Comments: First, my apologies: this is the first stab--and a quick one--at poetry I've tried in nearly 20 years, and my poems have always been of the rhyme-and-meter type. (Since Vin's aren't, this isn't.) Second, I liked Anne Haney's work in Mag7and in Liar, Liar, and I've used Nettie Wells several times in fics, and I'll continue to, so this is a kind of tribute to a fine character actress.
Webmaster note: Anne Haney, who played the unforgettable Nettie Wells, passed away in May 2001.
Vin rode over hills and through valleys, unmindful of the landscape or the slight chill in the wind. Just a little further.
He knew the spot. It was beautiful--not far from the river, but well-hidden by trees, rocks and cliffs. His friends had offered to go with him, but he'd politely refused.
"It's just somethin' I gotta do," he'd told them.
He dismounted at last and slowly approached the neatly-hewn wooden cross, with "Nettie Wells" carved carefully into it.
He took off his hat and bowed his head to "say some words," as JD would have put it. Speechmaking was never one of his talents. He left that to people like Ezra, and like Josiah, who had said a lot of beautiful words at the funeral. He blinked back the tears that clung to his lashes. He had wanted to be alone to say good-bye to his friend and now words wouldn't come.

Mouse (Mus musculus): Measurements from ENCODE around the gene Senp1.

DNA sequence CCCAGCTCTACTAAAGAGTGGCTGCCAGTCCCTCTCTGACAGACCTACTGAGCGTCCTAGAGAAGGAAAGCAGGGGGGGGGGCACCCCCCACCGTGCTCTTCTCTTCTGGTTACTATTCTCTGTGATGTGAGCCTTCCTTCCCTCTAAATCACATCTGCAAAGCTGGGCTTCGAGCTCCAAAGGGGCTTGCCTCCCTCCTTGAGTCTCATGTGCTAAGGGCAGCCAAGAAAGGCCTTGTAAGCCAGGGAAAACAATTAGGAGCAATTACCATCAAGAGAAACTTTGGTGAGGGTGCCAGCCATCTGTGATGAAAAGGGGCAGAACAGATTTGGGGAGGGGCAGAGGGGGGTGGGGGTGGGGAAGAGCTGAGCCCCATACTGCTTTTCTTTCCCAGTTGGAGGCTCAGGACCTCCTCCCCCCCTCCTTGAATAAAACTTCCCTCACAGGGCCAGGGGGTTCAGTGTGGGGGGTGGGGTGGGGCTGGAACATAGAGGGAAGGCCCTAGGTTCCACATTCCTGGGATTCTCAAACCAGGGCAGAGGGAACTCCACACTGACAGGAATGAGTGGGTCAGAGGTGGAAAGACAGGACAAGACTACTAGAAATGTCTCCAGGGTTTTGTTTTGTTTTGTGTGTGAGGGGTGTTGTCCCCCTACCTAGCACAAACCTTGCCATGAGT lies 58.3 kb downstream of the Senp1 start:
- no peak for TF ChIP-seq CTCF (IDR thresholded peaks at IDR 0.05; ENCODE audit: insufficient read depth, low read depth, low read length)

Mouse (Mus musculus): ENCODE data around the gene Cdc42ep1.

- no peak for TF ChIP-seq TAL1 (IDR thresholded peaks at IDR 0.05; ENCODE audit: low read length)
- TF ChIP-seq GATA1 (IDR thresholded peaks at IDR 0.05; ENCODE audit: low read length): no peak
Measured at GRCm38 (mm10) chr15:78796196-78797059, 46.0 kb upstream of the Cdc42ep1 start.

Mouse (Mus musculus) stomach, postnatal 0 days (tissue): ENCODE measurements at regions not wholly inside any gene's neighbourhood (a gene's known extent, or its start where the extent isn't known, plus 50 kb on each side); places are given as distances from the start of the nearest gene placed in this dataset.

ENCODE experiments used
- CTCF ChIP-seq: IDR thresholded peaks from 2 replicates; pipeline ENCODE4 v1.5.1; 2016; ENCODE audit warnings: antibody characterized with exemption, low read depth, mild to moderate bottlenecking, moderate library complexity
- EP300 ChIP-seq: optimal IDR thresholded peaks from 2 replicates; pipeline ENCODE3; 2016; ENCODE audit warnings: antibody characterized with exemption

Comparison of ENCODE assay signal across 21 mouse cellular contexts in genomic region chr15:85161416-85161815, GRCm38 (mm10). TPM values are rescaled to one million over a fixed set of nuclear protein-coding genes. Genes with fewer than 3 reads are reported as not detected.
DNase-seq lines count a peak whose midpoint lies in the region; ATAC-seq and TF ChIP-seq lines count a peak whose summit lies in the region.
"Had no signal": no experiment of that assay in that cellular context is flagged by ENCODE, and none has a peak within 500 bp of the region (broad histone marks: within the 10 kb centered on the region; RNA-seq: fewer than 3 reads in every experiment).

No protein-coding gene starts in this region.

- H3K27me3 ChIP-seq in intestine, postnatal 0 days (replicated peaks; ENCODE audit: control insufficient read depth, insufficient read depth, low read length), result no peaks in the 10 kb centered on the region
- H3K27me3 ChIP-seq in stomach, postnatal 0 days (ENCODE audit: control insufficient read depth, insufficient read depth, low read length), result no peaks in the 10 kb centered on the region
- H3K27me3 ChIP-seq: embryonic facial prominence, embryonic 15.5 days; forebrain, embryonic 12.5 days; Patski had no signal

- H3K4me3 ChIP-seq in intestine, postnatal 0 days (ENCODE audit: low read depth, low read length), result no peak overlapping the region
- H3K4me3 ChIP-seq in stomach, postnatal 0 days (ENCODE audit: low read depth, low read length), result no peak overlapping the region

"And if they did, it's like they were written on the wind, here and gone," he thought sadly.
He looked around, watching the wind stir the willow branches over the river as the water burbled gently over the rocks. It came to him slowly but it came at last.
I'll see you when it snows.
Soft tufts of white crowning tender branches.
I'll see you when it rains.
Gentle tears to wash the land clean and new.
I'll see you in the sun.
Warm light to strip away cold shadow.
You left your mark in a place few have been.
On my heart. On my soul.
I'll let the willows weep for me
Like you, they bend with the wind
And welcome the rain, knowing the sun will follow.
When God says it's time, I'll see you again.
It's written on the wind.
He put on his hat and, with one last look, climbed on his horse and rode away.
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